5 Medicines that (Surprisingly) Contain Acetaminophen
You probably know acetaminophen best by its over-the-counter brand name, Tylenol. At recommended doses, it can reduce your fever and ease minor aches and pains.
But taking even a little more than the maximum recommended dose of 4 grams per day for adults can cause serious harm to your liver. Children's levels are even lower: no more than 75 milligrams per kilogram (2.2 pounds) of their body weight. Severe overdoses of acetaminophen—7 grams a day or more—can be fatal. According to the Centers for Disease Control and Prevention, acetaminophen toxicity is the leading cause of acute liver failure.
It's easier than you think to get too much acetaminophen. That's because many other medicines besides Tylenol contain it, from prescription painkillers to nighttime cold and flu formulas. Below are some common types of medicine that contain acetaminophen. You should never take more than one of these products at the same time.
1. Prescription pain relievers
If your pain is severe or long-lasting, your doctor may write you a prescription for a drug like Percocet or Vicodin. These medicines combine acetaminophen and other pain relievers. Recently, the U.S. Food and Drug Administration asked manufacturers to limit the doses of acetaminophen in these products to 325 milligrams to make them safer.
2. Headache medicines
Over-the-counter headache medicines, including Excedrin and Anacin, may contain acetaminophen as the main active ingredient. And it's often combined with other ingredients to relieve the throbbing of migraine headaches. Some migraine treatments include aspirin and caffeine, while others contain drugs known as isometheptene mucate and dichloralphenazone.
3. Cold and flu treatments
Sniffling, coughing, and sneezing? Check the label before seeking relief in pill or liquid form. In these treatments, acetaminophen is often combined with medications that relieve other symptoms of cold and flu, such as decongestants, antihistamines, and cough suppressants.
Brand names include:
Alka-Seltzer Plus Cold and Sinus
Robitussin Cold, Cough and Flu
Sudafed PE Cold and Cough
Triaminic Cold and Fever
Ask your doctor or pharmacist which one is right for your symptoms. Never pair them with Tylenol or another drug containing acetaminophen.
4. Premenstrual relief pills
When it's that time of the month, acetaminophen can provide relief from headaches and muscle cramps. That's why it's a main ingredient in Pamprin, Premesyn PMS, and Midol PMS. Other medications—including ibuprofen—can be used instead. And relaxation techniques, such as breathing exercises, meditation, and yoga, may also help ease PMS symptoms.
5. Nighttime formulas
Acetaminophen doesn't make you sleepy. But it's often added to drugs that do. These formulas promise to help you sleep in addition to relieving pain or other symptoms. Brand names include NyQuil, Excedrin PM, and Goody's PM.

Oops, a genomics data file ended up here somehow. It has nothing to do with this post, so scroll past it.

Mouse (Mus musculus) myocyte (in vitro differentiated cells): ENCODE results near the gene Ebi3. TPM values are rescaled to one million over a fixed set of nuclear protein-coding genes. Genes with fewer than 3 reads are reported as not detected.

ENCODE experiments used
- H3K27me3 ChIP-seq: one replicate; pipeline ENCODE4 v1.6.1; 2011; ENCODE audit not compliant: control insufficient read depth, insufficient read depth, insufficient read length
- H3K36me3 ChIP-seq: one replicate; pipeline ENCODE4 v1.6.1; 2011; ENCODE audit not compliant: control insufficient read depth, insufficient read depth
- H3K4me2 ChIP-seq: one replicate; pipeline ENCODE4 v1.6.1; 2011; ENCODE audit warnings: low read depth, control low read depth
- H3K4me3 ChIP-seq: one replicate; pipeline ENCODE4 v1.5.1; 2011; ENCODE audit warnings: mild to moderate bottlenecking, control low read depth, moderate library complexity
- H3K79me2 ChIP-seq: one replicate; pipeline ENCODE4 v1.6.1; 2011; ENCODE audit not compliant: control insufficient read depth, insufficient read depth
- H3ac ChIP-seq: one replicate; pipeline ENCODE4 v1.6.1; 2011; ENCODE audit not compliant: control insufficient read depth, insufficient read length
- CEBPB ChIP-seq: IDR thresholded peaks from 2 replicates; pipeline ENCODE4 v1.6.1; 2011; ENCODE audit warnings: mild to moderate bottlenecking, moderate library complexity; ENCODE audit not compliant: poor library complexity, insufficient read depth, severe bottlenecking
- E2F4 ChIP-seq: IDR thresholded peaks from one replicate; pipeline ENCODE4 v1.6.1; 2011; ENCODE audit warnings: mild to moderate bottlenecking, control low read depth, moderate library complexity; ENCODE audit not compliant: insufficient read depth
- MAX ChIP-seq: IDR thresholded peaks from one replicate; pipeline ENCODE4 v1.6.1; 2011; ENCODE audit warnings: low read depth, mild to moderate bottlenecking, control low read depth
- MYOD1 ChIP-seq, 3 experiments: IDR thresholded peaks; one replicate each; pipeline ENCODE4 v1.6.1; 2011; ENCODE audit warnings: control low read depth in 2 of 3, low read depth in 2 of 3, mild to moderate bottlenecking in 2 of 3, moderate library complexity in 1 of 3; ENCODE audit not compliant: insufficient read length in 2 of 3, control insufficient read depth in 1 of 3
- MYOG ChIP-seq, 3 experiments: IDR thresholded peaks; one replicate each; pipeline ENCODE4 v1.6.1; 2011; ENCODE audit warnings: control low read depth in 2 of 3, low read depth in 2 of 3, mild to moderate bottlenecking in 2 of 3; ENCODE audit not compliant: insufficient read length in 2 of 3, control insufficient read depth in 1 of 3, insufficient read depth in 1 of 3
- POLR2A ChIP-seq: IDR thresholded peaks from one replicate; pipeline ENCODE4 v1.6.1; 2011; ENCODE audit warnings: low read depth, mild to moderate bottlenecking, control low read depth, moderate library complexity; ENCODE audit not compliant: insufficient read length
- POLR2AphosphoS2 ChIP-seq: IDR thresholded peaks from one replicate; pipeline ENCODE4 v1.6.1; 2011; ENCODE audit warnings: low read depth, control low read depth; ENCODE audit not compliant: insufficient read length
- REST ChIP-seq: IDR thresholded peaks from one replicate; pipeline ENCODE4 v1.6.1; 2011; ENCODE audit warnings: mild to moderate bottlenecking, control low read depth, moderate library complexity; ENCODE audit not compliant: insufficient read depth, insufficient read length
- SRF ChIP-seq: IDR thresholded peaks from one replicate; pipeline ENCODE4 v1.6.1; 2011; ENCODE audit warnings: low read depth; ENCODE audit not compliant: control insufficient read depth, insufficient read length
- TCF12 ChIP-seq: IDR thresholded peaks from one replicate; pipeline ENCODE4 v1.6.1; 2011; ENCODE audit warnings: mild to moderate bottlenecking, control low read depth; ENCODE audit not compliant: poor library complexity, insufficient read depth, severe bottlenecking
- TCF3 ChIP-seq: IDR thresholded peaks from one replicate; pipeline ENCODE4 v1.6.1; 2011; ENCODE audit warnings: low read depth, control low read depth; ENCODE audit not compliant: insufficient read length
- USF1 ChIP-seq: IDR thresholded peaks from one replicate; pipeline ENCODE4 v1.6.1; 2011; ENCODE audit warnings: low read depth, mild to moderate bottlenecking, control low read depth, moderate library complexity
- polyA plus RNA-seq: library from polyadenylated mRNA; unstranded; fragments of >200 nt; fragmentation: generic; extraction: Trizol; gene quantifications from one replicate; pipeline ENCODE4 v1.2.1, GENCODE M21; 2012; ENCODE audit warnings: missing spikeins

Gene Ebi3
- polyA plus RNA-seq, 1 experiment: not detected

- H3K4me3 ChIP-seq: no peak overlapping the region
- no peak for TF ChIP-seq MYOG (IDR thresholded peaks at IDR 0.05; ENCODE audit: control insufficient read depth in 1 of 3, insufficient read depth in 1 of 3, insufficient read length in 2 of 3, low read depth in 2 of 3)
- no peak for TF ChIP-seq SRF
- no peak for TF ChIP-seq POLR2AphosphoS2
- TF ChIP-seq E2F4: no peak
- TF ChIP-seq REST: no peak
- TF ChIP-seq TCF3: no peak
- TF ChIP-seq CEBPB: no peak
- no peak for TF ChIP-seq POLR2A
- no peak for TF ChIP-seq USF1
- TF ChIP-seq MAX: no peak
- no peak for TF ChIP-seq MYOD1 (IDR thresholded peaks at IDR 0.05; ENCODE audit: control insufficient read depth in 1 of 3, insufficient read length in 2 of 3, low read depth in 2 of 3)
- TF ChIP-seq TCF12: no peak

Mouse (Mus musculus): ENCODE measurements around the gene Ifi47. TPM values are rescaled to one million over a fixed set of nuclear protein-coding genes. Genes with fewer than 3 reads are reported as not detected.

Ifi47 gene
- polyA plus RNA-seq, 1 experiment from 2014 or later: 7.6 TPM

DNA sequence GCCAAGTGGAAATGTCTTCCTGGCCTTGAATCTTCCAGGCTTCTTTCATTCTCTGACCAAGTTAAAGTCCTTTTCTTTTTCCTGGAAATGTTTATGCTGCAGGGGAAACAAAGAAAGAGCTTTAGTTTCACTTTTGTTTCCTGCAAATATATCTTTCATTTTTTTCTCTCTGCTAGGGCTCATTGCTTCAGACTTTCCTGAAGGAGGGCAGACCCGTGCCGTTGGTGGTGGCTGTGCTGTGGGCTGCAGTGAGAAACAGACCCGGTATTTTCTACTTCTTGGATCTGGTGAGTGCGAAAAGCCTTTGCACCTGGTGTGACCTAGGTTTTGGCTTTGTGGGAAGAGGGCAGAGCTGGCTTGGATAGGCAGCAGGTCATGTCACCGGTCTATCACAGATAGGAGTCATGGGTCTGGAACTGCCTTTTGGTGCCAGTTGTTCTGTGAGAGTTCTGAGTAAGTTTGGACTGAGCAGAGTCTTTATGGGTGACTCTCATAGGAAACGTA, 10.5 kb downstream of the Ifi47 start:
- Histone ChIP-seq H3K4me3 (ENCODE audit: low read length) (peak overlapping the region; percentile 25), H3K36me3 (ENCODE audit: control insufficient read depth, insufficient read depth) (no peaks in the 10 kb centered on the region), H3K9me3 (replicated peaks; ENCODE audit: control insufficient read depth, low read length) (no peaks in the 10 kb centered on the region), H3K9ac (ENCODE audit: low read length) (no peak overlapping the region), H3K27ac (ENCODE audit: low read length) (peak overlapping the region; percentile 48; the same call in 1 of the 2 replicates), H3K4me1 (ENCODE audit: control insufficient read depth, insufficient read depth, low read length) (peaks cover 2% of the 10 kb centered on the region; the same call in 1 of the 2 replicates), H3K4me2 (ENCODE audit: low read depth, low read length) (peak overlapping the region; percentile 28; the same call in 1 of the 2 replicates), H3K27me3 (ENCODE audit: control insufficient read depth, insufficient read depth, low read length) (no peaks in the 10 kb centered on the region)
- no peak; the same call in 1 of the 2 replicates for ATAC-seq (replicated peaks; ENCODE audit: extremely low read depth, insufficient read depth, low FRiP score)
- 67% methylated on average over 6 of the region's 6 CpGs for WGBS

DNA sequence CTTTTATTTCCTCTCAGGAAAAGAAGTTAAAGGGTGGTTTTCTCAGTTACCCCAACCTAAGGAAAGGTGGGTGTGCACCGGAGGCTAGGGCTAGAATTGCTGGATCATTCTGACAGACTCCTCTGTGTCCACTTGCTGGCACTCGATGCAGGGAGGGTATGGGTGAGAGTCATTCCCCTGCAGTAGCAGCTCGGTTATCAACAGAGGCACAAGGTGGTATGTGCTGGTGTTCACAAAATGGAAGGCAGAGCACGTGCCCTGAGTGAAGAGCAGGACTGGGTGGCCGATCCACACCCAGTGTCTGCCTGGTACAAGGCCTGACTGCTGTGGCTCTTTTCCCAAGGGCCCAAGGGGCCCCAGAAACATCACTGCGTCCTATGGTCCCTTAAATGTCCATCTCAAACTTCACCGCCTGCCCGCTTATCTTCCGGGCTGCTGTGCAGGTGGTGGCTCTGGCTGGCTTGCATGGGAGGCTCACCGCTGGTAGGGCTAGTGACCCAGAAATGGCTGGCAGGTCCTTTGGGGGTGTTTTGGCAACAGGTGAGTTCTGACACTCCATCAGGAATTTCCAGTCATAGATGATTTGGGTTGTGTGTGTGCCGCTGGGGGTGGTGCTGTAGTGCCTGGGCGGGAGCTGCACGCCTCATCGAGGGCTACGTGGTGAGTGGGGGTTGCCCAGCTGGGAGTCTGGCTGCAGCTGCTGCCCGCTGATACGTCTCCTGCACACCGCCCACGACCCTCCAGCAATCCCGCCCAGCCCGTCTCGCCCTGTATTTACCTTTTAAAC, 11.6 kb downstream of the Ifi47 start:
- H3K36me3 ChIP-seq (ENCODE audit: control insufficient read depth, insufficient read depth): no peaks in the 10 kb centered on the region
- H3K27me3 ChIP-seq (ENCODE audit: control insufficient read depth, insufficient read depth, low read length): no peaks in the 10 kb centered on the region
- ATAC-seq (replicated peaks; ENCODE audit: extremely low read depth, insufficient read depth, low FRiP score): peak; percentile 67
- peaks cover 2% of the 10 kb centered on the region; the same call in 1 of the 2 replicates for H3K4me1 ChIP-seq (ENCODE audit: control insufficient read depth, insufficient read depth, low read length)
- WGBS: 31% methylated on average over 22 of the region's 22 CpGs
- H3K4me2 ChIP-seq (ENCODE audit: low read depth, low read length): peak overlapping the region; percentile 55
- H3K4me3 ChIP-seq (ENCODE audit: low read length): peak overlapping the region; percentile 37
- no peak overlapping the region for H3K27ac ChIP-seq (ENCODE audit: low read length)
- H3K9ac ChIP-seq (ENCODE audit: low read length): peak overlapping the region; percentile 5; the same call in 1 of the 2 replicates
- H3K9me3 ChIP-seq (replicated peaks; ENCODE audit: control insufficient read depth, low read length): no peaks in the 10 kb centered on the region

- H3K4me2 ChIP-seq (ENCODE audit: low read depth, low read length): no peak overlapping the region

Just because something's not on this list doesn't mean it's acetaminophen-free; more than 600 over-the-counter and prescription medications contain acetaminophen. It's important to read labels on all the medicines you take yourself or give to your child. You may have to play sleuth: Acetaminophen is sometimes known by other names, including APAP, paracetamol, and n-acetyl-para-aminophenol.
Symptoms of acetaminophen overdose include abdominal pain, yellowing skin and eyes, nausea, vomiting, and convulsions. If you think you, your child, or a family member is affected, call 911 or the National Poison Control Center at 800-222-1222.
Acetaminophen is best known by its over-the-counter brand name, Tylenol. But it's also known by other names, including APAP, paracetamol, and n-acetyl-para-aminophenol.
At recommended doses, acetaminophen can reduce a fever and ease minor aches and pains. But taking too much can cause serious harm to the liver.
- Many other medicines besides Tylenol contain acetaminophen, including prescription painkillers, nighttime cold and flu formulas, and headache pills. To avoid an overdose, never take more than one of these products at the same time.
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- Heard K, et al. Toxicity from Repeated Doses of Acetaminophen in Children: Assessment of Causality and Dose in Reported Cases. American Journal of Therapeutics. 2014;21(3):174-83.
- Premenstrual Syndrome. The American College of Obstetricians and Gynecologists. http://www.acog.org/-/media/For-Patients/faq057.pdf?dmc=1&ts=20151203T0838314647
- Careful: Acetaminophen in Pain Relief Medicines Can Cause Liver Damage. U.S. Food and Drug Administration. http://www.fda.gov/downloads/Drugs/ResourcesForYou/Consumers/BuyingUsingMedicineSafely/Understanding...
- Acetaminophen and Liver Injury: Q & A for Consumers. U.S. Food and Drug Administration. http://www.fda.gov/ForConsumers/ConsumerUpdates/ucm168830.htm
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- Isometheptene, Dichloralphenazone, and Acetaminophen. MedlinePlus, U.S. National Library of Medicine. https://www.nlm.nih.gov/medlineplus/druginfo/meds/a601064.html
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- Acetaminophen. MedlinePlus, U.S. National Library of Medi